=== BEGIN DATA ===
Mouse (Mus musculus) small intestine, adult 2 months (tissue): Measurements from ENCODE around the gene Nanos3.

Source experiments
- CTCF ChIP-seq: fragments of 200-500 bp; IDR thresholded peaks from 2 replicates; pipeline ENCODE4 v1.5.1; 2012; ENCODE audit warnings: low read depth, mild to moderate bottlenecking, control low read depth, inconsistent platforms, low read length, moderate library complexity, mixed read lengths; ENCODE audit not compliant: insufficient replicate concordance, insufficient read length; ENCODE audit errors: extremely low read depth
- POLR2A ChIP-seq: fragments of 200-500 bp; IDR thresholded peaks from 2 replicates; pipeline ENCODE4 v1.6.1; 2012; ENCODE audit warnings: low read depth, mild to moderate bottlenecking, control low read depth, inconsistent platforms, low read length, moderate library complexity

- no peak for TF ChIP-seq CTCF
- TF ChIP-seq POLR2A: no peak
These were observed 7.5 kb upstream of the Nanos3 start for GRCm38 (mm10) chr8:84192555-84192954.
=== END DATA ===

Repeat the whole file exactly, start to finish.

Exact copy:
Mouse (Mus musculus) small intestine, adult 2 months (tissue): Measurements from ENCODE around the gene Nanos3.

Source experiments
- CTCF ChIP-seq: fragments of 200-500 bp; IDR thresholded peaks from 2 replicates; pipeline ENCODE4 v1.5.1; 2012; ENCODE audit warnings: low read depth, mild to moderate bottlenecking, control low read depth, inconsistent platforms, low read length, moderate library complexity, mixed read lengths; ENCODE audit not compliant: insufficient replicate concordance, insufficient read length; ENCODE audit errors: extremely low read depth
- POLR2A ChIP-seq: fragments of 200-500 bp; IDR thresholded peaks from 2 replicates; pipeline ENCODE4 v1.6.1; 2012; ENCODE audit warnings: low read depth, mild to moderate bottlenecking, control low read depth, inconsistent platforms, low read length, moderate library complexity

- no peak for TF ChIP-seq CTCF
- TF ChIP-seq POLR2A: no peak
These were observed 7.5 kb upstream of the Nanos3 start for GRCm38 (mm10) chr8:84192555-84192954.